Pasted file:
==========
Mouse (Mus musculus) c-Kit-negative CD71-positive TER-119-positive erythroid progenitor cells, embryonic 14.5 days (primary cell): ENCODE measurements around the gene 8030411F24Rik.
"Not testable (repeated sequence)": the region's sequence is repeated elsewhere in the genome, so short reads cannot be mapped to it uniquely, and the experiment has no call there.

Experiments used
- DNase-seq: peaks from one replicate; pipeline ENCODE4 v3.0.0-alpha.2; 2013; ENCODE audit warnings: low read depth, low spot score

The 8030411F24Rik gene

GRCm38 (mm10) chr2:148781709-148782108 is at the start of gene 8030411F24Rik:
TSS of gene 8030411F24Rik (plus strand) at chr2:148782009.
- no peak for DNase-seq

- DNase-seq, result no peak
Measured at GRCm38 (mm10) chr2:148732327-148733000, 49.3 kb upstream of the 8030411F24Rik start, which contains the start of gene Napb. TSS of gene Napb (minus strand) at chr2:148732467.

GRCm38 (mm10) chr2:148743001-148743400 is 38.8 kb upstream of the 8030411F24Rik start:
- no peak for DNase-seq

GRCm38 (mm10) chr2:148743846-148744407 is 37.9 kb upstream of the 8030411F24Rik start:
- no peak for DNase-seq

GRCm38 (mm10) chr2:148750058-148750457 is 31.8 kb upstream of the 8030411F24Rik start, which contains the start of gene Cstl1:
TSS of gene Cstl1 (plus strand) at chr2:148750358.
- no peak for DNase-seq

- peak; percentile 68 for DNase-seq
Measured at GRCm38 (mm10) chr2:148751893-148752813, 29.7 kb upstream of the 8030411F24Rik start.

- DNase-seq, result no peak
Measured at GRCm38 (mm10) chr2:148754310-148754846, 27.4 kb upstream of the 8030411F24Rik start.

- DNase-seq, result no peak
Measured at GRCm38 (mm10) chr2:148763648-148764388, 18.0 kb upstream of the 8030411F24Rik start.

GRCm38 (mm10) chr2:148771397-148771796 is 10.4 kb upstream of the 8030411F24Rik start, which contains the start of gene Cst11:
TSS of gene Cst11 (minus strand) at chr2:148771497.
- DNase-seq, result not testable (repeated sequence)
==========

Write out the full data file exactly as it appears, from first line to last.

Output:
Mouse (Mus musculus) c-Kit-negative CD71-positive TER-119-positive erythroid progenitor cells, embryonic 14.5 days (primary cell): ENCODE measurements around the gene 8030411F24Rik.
"Not testable (repeated sequence)": the region's sequence is repeated elsewhere in the genome, so short reads cannot be mapped to it uniquely, and the experiment has no call there.

Experiments used
- DNase-seq: peaks from one replicate; pipeline ENCODE4 v3.0.0-alpha.2; 2013; ENCODE audit warnings: low read depth, low spot score

The 8030411F24Rik gene

GRCm38 (mm10) chr2:148781709-148782108 is at the start of gene 8030411F24Rik:
TSS of gene 8030411F24Rik (plus strand) at chr2:148782009.
- no peak for DNase-seq

- DNase-seq, result no peak
Measured at GRCm38 (mm10) chr2:148732327-148733000, 49.3 kb upstream of the 8030411F24Rik start, which contains the start of gene Napb. TSS of gene Napb (minus strand) at chr2:148732467.

GRCm38 (mm10) chr2:148743001-148743400 is 38.8 kb upstream of the 8030411F24Rik start:
- no peak for DNase-seq

GRCm38 (mm10) chr2:148743846-148744407 is 37.9 kb upstream of the 8030411F24Rik start:
- no peak for DNase-seq

GRCm38 (mm10) chr2:148750058-148750457 is 31.8 kb upstream of the 8030411F24Rik start, which contains the start of gene Cstl1:
TSS of gene Cstl1 (plus strand) at chr2:148750358.
- no peak for DNase-seq

- peak; percentile 68 for DNase-seq
Measured at GRCm38 (mm10) chr2:148751893-148752813, 29.7 kb upstream of the 8030411F24Rik start.

- DNase-seq, result no peak
Measured at GRCm38 (mm10) chr2:148754310-148754846, 27.4 kb upstream of the 8030411F24Rik start.

- DNase-seq, result no peak
Measured at GRCm38 (mm10) chr2:148763648-148764388, 18.0 kb upstream of the 8030411F24Rik start.

GRCm38 (mm10) chr2:148771397-148771796 is 10.4 kb upstream of the 8030411F24Rik start, which contains the start of gene Cst11:
TSS of gene Cst11 (minus strand) at chr2:148771497.
- DNase-seq, result not testable (repeated sequence)